150 Years Ago: The Paris Commune

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150 years ago, in 1871, amidst a war between “their” government and that of Germany, working people in the capital city of France, long exploited, impoverished, and degraded, rose up to seize power and established a new form of association among people. This was the Paris Commune, which existed only in that one part of France, and which lasted for only two short months, but which represented, in embryonic form, a communist society in which distinctions of class and oppressive divisions among people would be finally abolished. The Commune was crushed by the weight and force of the old order—with thousands slaughtered in a valiant but ultimately vain attempt to keep the Commune alive. But the first steps had been taken toward a new world, the path had been opened, the way shown, if only fleetingly.

Even before the events of the Paris Commune, the possibility of a radically new world, without exploitation and oppression, had been scientifically established through the work of Karl Marx, together with his contemporary and collaborator, Frederick Engels, the founders of the communist movement. As Marx himself put it, only a few years before the Commune:

“Once the inner connection is grasped, all theoretical belief in the permanent necessity of existing conditions breaks down before their collapse in practice.”

The Paris Commune was a first great attempt to scale the heights of human emancipation, and it was a harbinger of the future, but it lacked the necessary leadership and was not guided by the necessary scientific understanding to be able to withstand the inevitable counter-revolutionary onslaughts of the forces of the old order and then to carry out a thoroughgoing transformation of society, in all spheres: economic, social, political, cultural, and ideological. Some who approach the experience of the Commune with a romanticized, instead of a scientific, outlook and method, like to cite the lack of an organized vanguard leadership, unified on the basis of a scientific, Marxist viewpoint, as one of the virtues of the Commune. But the fact is that this was one of its greatest weaknesses and one of the main factors contributing to its defeat, after only a very short period of existence. The lack of such a leadership—and the attempt to immediately implement measures that would essentially eliminate any institutionalized leadership—is one of the main reasons why the Commune did not sufficiently suppress organized forces that were determined to wipe out the Commune and to ensure that the specter of communist revolution—so terrible from the standpoint of exploiters and oppressors—would never rise again. In particular, as Marx pointed out, the Communards failed to march immediately on the stronghold of the counter-revolution, in the nearby city of Versailles; so the counter-revolution was able to gather its strength, march on Paris, and deliver the death blow to the Commune, slaughtering thousands of its most determined fighters in the process.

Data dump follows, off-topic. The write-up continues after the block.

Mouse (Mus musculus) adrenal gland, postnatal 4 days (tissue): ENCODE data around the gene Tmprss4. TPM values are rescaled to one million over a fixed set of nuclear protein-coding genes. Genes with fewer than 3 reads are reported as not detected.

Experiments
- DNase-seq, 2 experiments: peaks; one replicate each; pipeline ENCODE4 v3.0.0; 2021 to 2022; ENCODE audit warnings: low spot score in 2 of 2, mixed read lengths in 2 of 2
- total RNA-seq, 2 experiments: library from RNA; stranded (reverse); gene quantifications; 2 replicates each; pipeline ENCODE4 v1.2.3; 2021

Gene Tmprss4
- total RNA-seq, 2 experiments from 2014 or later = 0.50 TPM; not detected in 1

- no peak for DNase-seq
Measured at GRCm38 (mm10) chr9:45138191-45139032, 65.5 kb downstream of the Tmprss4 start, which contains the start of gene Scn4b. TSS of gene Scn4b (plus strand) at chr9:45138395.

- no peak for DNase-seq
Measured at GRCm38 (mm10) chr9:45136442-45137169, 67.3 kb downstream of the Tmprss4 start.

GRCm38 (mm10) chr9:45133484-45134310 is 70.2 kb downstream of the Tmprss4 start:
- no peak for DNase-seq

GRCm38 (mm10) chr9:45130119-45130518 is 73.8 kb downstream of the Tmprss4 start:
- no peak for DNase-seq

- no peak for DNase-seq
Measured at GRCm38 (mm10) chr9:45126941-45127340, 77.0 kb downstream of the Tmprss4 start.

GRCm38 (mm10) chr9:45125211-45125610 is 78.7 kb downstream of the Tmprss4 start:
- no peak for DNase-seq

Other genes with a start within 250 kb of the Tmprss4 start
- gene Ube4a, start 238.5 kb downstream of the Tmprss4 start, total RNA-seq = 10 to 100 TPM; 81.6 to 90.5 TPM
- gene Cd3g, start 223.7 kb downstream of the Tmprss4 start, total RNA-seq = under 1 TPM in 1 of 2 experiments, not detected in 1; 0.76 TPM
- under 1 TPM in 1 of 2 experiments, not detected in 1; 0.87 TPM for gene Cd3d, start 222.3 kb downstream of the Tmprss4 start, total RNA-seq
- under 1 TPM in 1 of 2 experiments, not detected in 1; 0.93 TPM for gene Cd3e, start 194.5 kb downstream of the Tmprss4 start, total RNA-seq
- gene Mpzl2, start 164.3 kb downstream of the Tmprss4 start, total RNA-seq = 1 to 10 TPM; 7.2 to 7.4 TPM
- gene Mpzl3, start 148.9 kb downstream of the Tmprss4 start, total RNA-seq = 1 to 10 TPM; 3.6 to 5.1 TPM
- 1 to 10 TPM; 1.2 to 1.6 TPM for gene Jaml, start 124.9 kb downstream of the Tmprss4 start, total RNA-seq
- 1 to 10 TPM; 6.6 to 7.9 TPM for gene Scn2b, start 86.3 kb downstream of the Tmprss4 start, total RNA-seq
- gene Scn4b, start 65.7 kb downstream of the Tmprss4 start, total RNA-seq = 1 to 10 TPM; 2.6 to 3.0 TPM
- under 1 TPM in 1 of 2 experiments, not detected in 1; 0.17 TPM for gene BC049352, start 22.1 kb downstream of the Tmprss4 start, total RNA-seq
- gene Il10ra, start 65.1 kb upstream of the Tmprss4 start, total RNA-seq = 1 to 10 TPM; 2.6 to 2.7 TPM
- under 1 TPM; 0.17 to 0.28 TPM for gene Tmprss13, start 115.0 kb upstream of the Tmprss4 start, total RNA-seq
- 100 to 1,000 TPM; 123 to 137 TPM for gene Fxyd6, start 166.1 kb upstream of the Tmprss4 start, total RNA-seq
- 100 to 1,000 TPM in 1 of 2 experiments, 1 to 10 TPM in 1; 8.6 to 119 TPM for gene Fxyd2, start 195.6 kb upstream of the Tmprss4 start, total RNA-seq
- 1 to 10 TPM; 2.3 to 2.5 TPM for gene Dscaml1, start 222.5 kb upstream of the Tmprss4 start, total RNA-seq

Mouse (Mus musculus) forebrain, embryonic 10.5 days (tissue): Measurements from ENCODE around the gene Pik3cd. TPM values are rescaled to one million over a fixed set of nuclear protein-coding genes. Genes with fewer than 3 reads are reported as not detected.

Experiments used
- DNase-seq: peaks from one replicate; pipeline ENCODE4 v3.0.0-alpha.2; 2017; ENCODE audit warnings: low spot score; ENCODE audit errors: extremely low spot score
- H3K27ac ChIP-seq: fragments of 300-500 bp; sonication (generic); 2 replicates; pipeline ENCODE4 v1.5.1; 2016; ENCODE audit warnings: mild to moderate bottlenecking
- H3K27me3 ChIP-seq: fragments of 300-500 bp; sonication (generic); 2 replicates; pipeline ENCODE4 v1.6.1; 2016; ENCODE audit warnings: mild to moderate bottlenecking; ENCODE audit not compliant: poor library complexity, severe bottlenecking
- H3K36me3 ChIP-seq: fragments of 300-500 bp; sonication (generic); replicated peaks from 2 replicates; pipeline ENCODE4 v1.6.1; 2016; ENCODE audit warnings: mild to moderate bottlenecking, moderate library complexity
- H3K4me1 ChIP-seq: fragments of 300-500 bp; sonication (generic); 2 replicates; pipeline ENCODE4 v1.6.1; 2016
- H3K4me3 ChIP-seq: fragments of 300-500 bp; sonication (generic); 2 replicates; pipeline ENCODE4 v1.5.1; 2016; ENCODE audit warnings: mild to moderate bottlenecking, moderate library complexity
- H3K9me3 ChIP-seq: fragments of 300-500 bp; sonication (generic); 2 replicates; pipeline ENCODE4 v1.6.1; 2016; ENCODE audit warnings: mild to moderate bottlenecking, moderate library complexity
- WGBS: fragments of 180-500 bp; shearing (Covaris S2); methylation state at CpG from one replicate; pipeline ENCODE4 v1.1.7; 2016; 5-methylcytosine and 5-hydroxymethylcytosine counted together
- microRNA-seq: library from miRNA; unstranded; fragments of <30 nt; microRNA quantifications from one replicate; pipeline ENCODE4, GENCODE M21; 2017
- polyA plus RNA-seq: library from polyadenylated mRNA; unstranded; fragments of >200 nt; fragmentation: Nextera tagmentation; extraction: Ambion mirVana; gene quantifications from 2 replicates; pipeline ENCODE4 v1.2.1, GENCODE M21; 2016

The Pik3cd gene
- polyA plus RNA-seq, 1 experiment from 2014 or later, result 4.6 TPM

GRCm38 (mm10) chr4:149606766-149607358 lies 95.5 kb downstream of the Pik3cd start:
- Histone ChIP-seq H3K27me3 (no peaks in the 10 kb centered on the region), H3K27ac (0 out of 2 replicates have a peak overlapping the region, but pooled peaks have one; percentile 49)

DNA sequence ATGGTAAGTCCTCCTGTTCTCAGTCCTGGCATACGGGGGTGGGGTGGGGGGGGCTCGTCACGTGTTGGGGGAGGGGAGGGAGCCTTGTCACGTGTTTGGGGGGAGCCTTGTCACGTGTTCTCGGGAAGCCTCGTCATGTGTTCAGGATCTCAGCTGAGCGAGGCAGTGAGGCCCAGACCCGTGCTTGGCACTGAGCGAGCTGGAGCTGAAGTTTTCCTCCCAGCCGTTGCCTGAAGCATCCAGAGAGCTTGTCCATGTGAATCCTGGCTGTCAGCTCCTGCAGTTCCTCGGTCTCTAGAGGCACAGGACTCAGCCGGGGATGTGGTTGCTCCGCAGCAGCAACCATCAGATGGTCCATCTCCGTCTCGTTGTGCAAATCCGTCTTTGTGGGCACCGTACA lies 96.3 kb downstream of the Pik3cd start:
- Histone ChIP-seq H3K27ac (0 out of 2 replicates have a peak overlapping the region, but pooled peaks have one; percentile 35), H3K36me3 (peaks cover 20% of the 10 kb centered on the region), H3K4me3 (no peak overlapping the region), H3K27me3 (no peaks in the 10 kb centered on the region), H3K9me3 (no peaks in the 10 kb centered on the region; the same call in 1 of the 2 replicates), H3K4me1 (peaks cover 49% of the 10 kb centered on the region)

But beyond the immediate consequences that flowed, to a significant degree, from the shortcomings and limitations of the Paris Commune, the reality is this: Had the Commune defeated the attacks of the counter-revolution and survived, it would then have faced the even greater challenge of reorganizing and transforming the whole society, and not just the capital, Paris, where it held power for a brilliant but all too brief period. It would have had to create a radically new and different economy, a socialist economy, in a country still made up largely of small farmers (peasants), and it would have had to overcome profound and tradition-steeped inequality and oppression, in particular the chains that have bound women for thousands of years. And here again the weaknesses and limitations of the Commune stand out: Women played a vital and heroic role in the creation of the Commune and the fight to defend it, but they were nonetheless maintained in a subordinate position within the Commune.


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Hortense David, one of the Women of the Paris Commune, with cigar she used to light cannons.

Barricades of the Paris Commune, 1871

Poster from the Cultural Revolution in China commemorating the 100 year anniversary of the Paris Commune

Women of the Paris Commune, 1871

Barricades of the Paris Commune, 1871

Barricades of the Paris Commune, 1871

Barricades of the Paris Commune, 1871

Hortense David, one of the Women of the Paris Commune, with cigar she used to light cannons.



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